The training scale is there for a reason. It's a tried and true method of starting youngsters. You only run into problems when you skip a step.

Horse is young. You know your horse. If you feel he is rushed, give him a break and back it down. It won't hurt the horse to stop cantering for a week or so. It won't destroy his career to have a 2 week holiday even at this stage of the game. It won't mean the end of the world just because we happily go around the arena or out on the trails in a plain and simple walk, trot, canter and whoa with some nice simple left turns and right turns.

PS: You can't get good flying changes without some pretty good collection. So there's your answer!

PRACTICE.

PATIENCE.

PERSISTENCE.

agree 100000%

Coppers mom
Aug. 9, 2009, 04:57 PM
Yeah, I would definitely be disturbed if a horse preferred a lead THAT MUCH.

I've never seen lead preference to that extent in a young horse. Perhaps all of the young horses I've worked with are special? :rolleyes:

So you've never seen a young horse swap leads? You must not have started many horses then. It's very common in the beginning for a horse to favor one lead, or swap to the easier lead down the long side.

Did I say he shouldn't canter or that he was being pushed too fast? NO, I did not. I said that checking for soreness was a good idea.

No, but that's what the OP mentioned. Separate paragraphs, separate subjects, has nothing to do with you.

There's no need to be such a smartass -- which is what you are doing when you question credentials as you are.


I don't think it's being a smart ass to ask how many horses you've started when you say that such a typical thing is disturbing. Sure, soreness could be the cause, but more than likely the horse is just a baby. Anyone who's started numerous young horses (more than 2 or 3) will know that. Not arguing, it's common knowledge.

bornfreenowexpensive
Aug. 9, 2009, 05:42 PM
Eventer speaking up here.....first off, I'd just be happy he's picking up the canter. And no, that is not pushing them to ask for that early early in the starting process. Most of mine start to canter under saddle within the first 5 rides (as long as they are not trying to buck me off...in which case we are usually back to ground work anyway!) I've started more horses than I can remember. You start them the SAME regardless of whether they are going to be hunters, jumpers, dressage, eventers.....hell, I've even started a couple of reiners. Guess what...IT IS ALL THE SAME. You do not specalize ANYTHING at this stage of the game....and shouldn't be specializing in anything for some time with a young horse. Relax...then forward should be the focus...then straightness a bit later on (but not too much later).

ETA: Just realized you said it has been 2 months that he has been backed. No I don't think getting the correct leads is asking for too much at this stage. He is however either sore...or going through a growth spurt (which is more likely depends on his age) if he is still having trouble. Mine usually start cantering within 5 rides. So after 2 months...they are usually pretty much WTC and hacking. None will be perfect about their leads...but they will be pretty good. And depending on their age....they may be popping over a fence or two. Has he had a break yet? How old is he? I'd probably be changing the focus from ring work to getting him out hacking more at this stage. Going for walks up and down hills is one of the best thing for their balance and strength (and MIND). And depending on his age...I may be backing off on ring work and giving him a break and then working on his leads when you pick him back up again.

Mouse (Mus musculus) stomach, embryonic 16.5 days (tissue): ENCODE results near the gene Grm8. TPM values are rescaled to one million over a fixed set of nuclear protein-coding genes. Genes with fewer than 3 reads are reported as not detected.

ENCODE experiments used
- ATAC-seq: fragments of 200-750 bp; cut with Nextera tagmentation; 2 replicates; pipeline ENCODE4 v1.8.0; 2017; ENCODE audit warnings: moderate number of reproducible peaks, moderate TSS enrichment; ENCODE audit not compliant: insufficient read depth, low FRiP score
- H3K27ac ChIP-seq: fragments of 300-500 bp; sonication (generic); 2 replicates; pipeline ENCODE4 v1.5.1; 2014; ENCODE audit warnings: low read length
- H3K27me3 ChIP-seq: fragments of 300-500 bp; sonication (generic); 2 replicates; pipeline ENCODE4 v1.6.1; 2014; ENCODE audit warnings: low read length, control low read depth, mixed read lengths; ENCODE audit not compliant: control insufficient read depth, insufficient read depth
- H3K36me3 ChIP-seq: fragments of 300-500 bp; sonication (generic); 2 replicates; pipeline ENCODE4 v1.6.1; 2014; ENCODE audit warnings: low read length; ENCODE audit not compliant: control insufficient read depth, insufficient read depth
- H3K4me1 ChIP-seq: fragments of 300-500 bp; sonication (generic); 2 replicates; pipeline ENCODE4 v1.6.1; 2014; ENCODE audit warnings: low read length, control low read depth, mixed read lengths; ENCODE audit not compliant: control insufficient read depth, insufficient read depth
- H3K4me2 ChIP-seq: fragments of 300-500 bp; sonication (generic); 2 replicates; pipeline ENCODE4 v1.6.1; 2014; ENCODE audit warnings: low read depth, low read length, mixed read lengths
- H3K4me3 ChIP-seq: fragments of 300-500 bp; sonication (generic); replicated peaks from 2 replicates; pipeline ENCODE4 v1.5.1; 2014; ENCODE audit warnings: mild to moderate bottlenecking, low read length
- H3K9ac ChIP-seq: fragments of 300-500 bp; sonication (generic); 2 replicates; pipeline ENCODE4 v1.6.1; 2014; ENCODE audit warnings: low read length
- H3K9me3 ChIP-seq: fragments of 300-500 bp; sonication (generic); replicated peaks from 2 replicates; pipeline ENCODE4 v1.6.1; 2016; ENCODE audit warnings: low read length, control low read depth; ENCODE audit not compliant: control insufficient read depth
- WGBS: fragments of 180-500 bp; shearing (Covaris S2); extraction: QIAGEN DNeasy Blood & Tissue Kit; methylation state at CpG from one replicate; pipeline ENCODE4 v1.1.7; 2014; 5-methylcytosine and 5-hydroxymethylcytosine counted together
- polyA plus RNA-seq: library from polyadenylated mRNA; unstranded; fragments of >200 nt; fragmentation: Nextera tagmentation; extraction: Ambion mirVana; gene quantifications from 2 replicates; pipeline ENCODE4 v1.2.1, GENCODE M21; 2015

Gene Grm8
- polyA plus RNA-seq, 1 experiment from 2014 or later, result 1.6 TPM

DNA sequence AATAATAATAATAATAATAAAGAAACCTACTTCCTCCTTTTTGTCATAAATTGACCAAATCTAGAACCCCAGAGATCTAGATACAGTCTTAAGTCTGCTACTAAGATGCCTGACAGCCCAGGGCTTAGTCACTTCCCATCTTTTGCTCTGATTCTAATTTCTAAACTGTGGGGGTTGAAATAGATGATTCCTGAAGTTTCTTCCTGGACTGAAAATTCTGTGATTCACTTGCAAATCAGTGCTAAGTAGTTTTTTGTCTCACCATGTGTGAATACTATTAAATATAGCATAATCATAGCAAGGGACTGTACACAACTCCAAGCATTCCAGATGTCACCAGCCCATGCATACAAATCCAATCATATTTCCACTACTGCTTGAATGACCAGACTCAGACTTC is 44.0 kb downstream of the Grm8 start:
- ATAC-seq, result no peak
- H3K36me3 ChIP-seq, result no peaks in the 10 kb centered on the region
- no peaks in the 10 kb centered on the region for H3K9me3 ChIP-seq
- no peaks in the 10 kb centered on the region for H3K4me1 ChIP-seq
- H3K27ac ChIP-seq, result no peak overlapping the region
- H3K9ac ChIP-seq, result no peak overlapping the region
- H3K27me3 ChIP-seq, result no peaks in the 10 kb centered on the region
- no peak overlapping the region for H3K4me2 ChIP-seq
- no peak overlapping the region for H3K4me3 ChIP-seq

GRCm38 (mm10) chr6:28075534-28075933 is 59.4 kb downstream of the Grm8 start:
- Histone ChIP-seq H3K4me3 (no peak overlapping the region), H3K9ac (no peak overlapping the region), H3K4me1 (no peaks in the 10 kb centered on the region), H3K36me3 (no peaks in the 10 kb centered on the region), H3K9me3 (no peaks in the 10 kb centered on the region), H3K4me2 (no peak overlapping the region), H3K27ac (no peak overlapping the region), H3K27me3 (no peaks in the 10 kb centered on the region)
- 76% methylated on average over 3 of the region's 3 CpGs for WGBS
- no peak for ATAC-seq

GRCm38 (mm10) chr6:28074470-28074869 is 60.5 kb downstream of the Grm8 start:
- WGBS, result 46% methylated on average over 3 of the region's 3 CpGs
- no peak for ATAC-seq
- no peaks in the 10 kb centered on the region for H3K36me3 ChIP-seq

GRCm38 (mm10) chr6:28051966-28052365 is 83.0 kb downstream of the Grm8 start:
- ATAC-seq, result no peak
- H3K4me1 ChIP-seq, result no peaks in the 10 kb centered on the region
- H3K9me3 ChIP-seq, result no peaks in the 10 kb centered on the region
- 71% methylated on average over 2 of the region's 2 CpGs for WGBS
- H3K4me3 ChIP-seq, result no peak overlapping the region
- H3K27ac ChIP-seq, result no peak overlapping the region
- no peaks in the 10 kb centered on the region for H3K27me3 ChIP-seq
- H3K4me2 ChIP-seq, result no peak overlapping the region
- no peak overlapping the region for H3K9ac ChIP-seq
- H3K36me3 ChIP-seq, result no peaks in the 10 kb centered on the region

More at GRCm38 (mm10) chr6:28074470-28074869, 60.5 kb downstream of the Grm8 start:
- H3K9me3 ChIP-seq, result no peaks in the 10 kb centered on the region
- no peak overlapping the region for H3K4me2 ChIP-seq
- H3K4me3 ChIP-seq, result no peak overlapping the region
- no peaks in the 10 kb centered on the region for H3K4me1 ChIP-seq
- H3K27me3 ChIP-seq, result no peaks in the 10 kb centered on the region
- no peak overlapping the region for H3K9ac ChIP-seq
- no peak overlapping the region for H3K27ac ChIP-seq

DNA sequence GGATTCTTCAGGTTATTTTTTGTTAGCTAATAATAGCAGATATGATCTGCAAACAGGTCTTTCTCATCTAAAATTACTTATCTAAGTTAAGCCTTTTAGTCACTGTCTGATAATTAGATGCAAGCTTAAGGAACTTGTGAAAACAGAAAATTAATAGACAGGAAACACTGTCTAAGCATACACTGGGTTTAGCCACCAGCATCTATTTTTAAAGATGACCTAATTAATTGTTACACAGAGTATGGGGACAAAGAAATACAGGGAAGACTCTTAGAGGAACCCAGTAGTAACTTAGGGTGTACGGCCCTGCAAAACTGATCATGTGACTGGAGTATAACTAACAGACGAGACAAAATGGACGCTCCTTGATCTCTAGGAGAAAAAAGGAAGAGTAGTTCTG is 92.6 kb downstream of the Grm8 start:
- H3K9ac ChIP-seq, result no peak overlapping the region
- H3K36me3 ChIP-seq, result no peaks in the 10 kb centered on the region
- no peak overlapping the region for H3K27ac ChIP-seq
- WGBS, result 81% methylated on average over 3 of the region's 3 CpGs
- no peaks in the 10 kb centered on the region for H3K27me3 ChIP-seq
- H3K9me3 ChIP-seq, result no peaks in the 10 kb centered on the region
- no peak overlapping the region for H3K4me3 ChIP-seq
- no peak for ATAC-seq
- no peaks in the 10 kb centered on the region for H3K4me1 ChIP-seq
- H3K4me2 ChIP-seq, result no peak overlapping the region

grayarabpony
Aug. 9, 2009, 11:01 PM
I don't think it's being a smart ass to ask how many horses you've started when you say that such a typical thing is disturbing. Sure, soreness could be the cause, but more than likely the horse is just a baby. Anyone who's started numerous young horses (more than 2 or 3) will know that. Not arguing, it's common knowledge.

B.S. It's not normal for a young horse to favor one lead that much.

If the horse does that and isn't checked for soreness, whoever is working with him isn't much of a horseperson.

Now that is common knowledge. Or perhaps lack of doing that is common stupidity.

What else is new...

meupatdoes
Aug. 10, 2009, 12:41 AM
B.S. It's not normal for a young horse to favor one lead that much.

If the horse does that and isn't checked for soreness, whoever is working with him isn't much of a horseperson.

Now that is common knowledge. Or perhaps lack of doing that is common stupidity.

What else is new...

Oh for Christ's sake.

I personally started the Boy Wonder horse in my sig, and he was Mr. Right Lead when he first started cantering. Even while longing he prefered to counter canter when travelling left. It took 15 or 20 tries on a circle to get him to pick up the left lead under saddle when I first started asking for it. It took not a few sessions but a few weeks to get him to reliably pick up the left lead.

As for checking for soreness, the horse had a professionally fitted saddle (all my horses do), received regular chiropractic appointments, when he seemed to have developed a muscle knot in his neck a massage therapist was promptly called in to loosen it, one day when he had a slightly fat hock on which he was not lame he was sent to the clinic for xrays just to be sure and received a full body electrowave therapy in addition. Keeping him soreness free (especially during the initial most formative months where everything is new and young muscles are learning the most) and levying every last preemptive strike toward that end is, as you can see, a priority.